With the new year underway, Americans are full of good intentions — not just to eat better or exercise more, but to take better care of their financial health as well.

Respondents to MoneyGeek’s survey reported several common financial resolutions for the new year, including paying down debt, using a budget to help manage spending, cutting routine costs, investing smartly and taking on side jobs to increase their income.

Bar graph displaying the top financial resolutions for 2022

How many people keep these financial resolutions is another question.

“It’s amazing how much of our financial decisions are driven by behavioral economics,” said Dr. Tayla Miron-Shatz, a psychologist and behavioral economist who previously taught at the Wharton School of the University of Pennsylvania. “Most of the time, people like to think as little as possible, so they decide based on one or two pieces of information, and if these evoke some emotion, even better.”

Following emotions — particularly when it comes to spending money or making investment decisions — can steer people’s finances in the wrong direction. MoneyGeek consulted experts for their best new year money tips to identify sound strategies for turning resolutions into action.

1. Pay down debt.

According to experts, paying down debt is one of the most powerful ways to improve financial health.

“Think of paying down debt as the same thing as earning interest on your money,” said Zach Reece, a CPA and business owner. “Every time you make a payment larger than your minimum loan payment, you are essentially paying yourself…You’re giving yourself a gift.”

There are various options for managing debt and maximizing the positive impact of paying it down. Many experts recommend the “avalanche method,” which involves paying down your highest-interest debts first since those debts cost more over time. Others acknowledge that the “snowball method,” where you pay off your smallest debts first, offers the psychological benefits of seeing some debts wiped out altogether.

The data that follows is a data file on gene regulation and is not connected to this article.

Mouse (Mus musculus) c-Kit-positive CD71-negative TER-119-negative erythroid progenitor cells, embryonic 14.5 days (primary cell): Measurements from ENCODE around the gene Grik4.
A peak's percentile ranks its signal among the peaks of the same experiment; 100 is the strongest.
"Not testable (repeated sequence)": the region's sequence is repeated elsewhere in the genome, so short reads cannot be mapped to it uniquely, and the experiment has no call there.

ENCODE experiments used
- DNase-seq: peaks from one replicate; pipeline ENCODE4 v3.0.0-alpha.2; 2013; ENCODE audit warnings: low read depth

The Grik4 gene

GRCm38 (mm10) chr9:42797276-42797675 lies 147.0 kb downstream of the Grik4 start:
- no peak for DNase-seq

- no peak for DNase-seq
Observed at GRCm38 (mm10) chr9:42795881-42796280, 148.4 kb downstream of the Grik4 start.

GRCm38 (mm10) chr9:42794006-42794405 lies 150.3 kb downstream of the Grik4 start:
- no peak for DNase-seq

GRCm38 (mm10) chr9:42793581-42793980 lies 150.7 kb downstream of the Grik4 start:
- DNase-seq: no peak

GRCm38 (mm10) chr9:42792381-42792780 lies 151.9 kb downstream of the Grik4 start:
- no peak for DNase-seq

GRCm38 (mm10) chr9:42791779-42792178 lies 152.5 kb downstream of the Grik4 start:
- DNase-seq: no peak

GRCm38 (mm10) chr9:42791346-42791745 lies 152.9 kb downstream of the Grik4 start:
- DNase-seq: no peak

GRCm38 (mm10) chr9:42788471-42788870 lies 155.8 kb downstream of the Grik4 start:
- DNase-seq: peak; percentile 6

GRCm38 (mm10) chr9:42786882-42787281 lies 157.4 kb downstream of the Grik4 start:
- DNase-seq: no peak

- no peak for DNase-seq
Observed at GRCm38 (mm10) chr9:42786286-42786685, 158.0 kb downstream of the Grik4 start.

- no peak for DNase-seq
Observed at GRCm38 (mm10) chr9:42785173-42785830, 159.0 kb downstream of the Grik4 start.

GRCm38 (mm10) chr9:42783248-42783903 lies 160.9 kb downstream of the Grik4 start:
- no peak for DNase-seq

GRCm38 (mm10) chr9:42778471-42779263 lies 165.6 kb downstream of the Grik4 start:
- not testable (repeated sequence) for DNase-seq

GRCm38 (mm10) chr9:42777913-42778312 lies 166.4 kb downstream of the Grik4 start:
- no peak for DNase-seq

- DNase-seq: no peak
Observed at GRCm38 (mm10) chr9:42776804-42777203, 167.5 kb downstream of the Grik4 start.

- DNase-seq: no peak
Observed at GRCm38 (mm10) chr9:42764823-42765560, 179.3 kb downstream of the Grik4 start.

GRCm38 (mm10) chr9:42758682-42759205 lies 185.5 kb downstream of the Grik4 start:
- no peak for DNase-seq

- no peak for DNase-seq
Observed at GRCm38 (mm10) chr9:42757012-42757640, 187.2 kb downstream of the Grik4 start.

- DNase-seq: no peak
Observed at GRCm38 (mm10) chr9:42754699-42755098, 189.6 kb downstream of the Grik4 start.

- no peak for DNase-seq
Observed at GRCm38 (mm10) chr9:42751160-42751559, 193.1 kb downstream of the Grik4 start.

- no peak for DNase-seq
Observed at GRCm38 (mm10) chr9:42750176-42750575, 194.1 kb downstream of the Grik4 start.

“Not all debts are created equal,” said Jason Dall’Acqua, CFP, president and advisor of Crest Wealth Advisors, LLC. “Paying off high-interest rate consumer debt, such as credit card balances, as quickly as possible could save you a lot of money, whereas paying extra on a low-interest rate mortgage may not be the best use of your money.”

Garit Boothe, personal credit expert and finance blogger at Digital Honey, says paying off credit card debt should be your top priority because 15–20% credit card interest rates can be a significant drain on your cash flow.

“The average cardholder had over $5,000 in credit card debt in 2021. That's a lot,” Boothe said. “Free yourself from this by setting aside a small amount every month to pay off your credit cards. This amount needs to be above your minimum monthly payment. Pick one card to pay off first. Put your extra budgeted money there…Continue this process until all of your credit cards are paid off.”

You may be able to negotiate better interest rates on your debts, especially if your credit rating has improved since you took on the debt.

Matt Schmidt, co-founder of Diabetes Life Solutions, paid off his student debts ahead of schedule. Based on his first-hand experience, he recommends reaching out to credit card companies to negotiate a lower interest rate.

“There’s a good chance you accrued the debt when you were in a lower credit score bracket and have a higher interest rate [than you should],” Schmidt said.